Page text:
In almost every case, prognostic is always fatal, depending on the structural defects severity7. An early prenatal diagnostic allows it assessment by a multidisciplinary team, which may allow a more effective genetic advice and management.

The authors declare that they have no conflict of interest.

Informed consent was obtained.

  1. Carey JC, Greenbaum B, Hall BD. The OEIS complex (omphalocele exstrophy imperforate anus spinal defects). Birth Defects Orig Artic Ser. 1978; 14(6B): 253-63.
  2. Kant SG, Bartelings MM, Kibbelaar RE, et al. Severe cardiac defect in a patient with the OEIS complex . Clin Dysmorphol. 1997; 6: 371-374.
  3. Chen CP. Syndromes and disorders associated with omphalocele (II): OEIS complex and Pentalogy of Cantrell. Taiwan J Obstet Gynecol. 2007; 46: 103-110.
  4. Comprehensive Genetic Analysis of OEIS Complex Reveals No Evidence for a Recurrent Microdeletion or Duplication. American Journal of Medical Genetics Part A. March 2011; 155A(1): 38-49.
  5. Anne-Karoline Ebert, Heiko Reutter, Michael Ludwig, et al. The Exstrophy-epispadias complex. Orphanet Journal of Rare Diseases. 2009; volume 4, Article number: 23.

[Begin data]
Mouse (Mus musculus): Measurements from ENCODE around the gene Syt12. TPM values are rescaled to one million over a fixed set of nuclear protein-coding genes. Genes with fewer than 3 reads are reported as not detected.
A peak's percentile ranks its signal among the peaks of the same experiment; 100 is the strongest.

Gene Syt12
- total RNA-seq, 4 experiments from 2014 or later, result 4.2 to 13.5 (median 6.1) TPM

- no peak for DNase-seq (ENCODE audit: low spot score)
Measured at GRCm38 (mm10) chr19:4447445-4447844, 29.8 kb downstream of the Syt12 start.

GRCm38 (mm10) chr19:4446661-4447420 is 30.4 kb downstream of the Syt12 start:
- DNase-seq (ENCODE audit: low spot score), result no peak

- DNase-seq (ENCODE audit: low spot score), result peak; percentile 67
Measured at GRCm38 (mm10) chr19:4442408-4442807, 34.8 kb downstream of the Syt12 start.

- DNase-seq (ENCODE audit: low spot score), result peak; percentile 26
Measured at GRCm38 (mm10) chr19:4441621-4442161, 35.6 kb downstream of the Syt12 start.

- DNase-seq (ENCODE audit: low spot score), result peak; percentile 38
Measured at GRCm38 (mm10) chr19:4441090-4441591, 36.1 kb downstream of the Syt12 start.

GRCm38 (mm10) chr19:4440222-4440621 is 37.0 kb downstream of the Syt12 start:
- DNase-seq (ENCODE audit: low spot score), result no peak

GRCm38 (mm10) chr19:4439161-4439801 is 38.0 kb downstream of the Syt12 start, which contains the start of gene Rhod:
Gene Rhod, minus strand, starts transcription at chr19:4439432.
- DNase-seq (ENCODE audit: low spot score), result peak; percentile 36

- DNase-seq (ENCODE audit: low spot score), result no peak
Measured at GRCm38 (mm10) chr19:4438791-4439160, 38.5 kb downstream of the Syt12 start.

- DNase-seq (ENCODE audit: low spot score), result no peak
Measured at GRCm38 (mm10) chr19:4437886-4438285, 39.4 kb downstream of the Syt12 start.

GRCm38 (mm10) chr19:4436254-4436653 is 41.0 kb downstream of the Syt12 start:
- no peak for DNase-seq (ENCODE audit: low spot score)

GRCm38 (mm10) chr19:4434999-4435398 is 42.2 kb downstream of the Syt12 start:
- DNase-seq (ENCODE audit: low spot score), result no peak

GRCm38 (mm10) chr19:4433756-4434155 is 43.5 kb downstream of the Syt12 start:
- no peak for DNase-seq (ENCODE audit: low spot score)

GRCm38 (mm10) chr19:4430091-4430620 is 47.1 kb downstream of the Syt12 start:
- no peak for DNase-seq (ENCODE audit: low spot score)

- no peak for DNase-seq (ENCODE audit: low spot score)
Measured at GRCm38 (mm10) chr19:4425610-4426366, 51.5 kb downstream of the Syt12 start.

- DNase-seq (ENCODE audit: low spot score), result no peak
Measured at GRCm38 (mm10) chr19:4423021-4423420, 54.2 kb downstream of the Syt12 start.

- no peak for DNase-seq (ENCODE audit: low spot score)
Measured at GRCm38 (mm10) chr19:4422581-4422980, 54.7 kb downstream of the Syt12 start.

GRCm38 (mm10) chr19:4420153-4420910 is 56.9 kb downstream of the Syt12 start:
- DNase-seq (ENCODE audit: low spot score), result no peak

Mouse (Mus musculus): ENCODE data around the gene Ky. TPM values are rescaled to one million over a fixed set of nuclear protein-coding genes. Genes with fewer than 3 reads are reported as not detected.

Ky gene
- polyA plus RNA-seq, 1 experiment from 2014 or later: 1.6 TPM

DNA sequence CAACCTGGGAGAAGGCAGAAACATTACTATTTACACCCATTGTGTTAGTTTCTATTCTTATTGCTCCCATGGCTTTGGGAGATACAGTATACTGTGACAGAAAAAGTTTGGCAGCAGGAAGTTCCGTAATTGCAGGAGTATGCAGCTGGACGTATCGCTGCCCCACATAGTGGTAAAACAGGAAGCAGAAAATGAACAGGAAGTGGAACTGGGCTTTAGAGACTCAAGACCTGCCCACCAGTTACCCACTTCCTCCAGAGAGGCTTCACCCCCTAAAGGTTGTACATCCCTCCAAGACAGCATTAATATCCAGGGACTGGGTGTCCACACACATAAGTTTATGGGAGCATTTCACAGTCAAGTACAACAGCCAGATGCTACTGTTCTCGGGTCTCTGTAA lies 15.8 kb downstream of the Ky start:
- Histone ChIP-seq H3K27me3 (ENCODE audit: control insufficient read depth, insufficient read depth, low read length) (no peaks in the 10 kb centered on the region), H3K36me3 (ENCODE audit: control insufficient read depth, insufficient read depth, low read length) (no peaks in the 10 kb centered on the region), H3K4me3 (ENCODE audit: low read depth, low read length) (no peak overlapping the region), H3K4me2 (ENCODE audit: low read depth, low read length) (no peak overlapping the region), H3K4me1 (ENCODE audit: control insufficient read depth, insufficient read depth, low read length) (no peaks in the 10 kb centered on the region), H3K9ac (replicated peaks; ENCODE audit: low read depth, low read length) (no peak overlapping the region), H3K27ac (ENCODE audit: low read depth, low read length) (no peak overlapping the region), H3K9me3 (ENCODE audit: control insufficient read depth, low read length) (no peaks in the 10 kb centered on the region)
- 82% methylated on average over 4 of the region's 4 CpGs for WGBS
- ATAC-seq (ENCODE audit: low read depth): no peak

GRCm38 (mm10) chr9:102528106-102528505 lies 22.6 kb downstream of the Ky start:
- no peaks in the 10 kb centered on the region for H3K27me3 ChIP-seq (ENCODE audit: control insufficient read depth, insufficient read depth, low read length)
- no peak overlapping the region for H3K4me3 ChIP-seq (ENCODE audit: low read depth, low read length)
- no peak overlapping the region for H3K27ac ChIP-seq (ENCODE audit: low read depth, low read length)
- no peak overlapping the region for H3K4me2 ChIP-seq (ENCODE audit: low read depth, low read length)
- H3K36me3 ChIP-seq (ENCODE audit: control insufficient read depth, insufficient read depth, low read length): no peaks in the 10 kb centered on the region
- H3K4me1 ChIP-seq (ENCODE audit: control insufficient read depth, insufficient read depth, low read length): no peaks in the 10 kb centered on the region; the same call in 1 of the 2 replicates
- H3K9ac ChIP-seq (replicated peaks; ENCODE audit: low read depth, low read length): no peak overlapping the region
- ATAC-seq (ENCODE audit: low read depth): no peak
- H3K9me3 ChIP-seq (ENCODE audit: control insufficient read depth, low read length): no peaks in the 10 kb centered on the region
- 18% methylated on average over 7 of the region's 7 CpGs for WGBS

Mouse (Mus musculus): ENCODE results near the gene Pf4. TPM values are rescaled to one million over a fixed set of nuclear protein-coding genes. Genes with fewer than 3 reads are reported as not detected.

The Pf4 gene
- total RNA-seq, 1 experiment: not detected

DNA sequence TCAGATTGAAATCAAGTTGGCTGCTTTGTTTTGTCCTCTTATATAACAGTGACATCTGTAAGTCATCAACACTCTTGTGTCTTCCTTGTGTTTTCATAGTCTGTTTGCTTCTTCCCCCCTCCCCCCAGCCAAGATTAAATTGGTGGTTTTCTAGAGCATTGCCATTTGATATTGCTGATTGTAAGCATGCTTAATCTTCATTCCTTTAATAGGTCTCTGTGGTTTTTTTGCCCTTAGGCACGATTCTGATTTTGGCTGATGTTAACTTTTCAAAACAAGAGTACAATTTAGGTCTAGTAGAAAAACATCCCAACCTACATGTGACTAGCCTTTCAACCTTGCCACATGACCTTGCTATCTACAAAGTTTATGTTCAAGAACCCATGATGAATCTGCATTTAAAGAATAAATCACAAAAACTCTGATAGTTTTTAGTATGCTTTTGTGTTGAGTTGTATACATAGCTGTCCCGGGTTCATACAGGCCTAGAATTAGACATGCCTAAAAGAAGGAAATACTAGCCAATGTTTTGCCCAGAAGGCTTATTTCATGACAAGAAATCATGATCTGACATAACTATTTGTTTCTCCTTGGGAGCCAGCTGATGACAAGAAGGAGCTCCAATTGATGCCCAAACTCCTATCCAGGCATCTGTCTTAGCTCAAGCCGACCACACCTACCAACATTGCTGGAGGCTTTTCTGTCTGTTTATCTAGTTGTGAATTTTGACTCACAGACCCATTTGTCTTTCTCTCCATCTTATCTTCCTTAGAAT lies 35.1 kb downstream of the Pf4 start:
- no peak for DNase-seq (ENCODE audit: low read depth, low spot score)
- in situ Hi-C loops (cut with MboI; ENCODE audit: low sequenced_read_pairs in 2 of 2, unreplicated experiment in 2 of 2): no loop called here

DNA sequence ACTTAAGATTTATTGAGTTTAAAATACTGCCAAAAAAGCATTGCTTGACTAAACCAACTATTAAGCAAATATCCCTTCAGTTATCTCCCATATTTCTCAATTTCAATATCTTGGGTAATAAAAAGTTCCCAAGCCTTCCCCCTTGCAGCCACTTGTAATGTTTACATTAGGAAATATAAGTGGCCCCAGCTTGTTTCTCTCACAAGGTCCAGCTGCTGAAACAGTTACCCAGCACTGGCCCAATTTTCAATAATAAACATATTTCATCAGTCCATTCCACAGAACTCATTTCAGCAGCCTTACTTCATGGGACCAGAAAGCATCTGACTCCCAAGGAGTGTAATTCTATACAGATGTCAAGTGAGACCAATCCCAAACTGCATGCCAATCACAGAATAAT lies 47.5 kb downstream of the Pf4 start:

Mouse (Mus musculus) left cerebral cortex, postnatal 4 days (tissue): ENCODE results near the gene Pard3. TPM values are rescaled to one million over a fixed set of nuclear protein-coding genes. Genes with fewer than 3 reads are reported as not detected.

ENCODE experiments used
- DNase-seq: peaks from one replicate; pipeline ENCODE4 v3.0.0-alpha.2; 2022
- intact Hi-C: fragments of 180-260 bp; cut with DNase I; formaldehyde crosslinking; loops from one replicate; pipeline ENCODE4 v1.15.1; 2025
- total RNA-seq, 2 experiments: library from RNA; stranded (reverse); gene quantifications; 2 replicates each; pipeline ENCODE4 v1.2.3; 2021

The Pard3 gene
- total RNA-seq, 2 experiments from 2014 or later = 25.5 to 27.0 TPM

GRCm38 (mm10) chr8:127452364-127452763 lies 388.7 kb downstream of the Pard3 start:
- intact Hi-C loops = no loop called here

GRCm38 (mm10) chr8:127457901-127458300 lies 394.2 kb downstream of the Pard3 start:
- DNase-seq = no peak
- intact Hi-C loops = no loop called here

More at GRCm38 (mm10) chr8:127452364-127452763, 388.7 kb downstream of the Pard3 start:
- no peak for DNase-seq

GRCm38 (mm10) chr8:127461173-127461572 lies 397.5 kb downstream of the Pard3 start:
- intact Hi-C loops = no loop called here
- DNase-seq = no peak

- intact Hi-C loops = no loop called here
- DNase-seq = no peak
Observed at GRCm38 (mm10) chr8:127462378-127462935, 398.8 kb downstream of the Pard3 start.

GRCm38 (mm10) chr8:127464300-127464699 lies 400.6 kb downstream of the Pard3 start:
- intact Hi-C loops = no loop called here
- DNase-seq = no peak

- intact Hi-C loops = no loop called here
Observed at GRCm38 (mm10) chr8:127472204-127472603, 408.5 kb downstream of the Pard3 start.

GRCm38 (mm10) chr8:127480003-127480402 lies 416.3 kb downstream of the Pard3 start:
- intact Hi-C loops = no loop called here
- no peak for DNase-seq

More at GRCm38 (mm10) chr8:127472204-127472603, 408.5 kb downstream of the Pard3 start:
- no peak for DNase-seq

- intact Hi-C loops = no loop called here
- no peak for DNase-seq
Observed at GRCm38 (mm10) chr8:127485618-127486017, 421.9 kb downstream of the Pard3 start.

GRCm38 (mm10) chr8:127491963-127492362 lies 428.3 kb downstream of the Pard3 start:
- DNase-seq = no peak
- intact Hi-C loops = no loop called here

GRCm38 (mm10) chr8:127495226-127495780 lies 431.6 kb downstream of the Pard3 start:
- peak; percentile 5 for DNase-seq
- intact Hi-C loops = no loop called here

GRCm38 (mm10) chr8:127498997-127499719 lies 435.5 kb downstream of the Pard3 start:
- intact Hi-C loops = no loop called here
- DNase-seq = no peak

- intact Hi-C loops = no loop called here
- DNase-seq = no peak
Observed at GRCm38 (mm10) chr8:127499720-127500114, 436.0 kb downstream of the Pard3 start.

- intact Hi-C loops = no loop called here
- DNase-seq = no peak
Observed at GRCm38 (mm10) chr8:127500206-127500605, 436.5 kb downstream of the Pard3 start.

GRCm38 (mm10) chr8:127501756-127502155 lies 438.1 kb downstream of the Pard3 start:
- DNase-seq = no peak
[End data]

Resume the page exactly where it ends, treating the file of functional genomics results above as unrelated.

6. Kavita Aneja. A rare case of OEIS complex – newer approach to diagnosis of exstrophy bladder by color doppler and its differentiation from simple omphalocele. Indian J Radiol Imaging. 2017 Oct-Dec; 27(4): 436–440.
  7. Nada Neel, Mohmoud Salem Tarabay. Omphalocele, exstrophy of cloaca, imperforate anus, and spinal defect complex, multiple major reconstructive surgeries needed. Urol Ann. 2018 Jan-Mar; 10(1): 118–121.
  8. Michael Bamshad, MD, Ann E, Van Heest, MD, et al. Arthrogryposis: A Review and Update. J Bone Joint Surg Am. 2009 Jul 1; 91(Suppl 4): 40–46.
  9. Kim M. Keppler-Noreuil. OEIS complex (omphalocele-exstrophy-imperforate anus-spinal defects): Areview of 14 cases American Journal of Medical Genetics. 2001; 99: 271±279.
 

Article Info

  • Journal of Pediatrics and Pediatric Medicine
  • Article Type : Case Report
  • View/Download pdf

Article Notes

  • Published on: April 14, 2020

Keywords

  • Omphalocele

  • Meningomyelocele
  • Imperforate anus
  • Congenital malformation
  • Twin pregnancy
  • Diaphragmatic agenesis
  • Congenital contractures

*Correspondence:

*María Recuero Pradillo
Department of Pathology, Hospital Virgen de la Salud, 30 Barber Avenue, Toledo, Spain. 45004
Email: recuero_maria@hotmail.com.

©2020 Recuero M. This article is distributed under the terms of the Creative Commons Attribution 4.0 International License.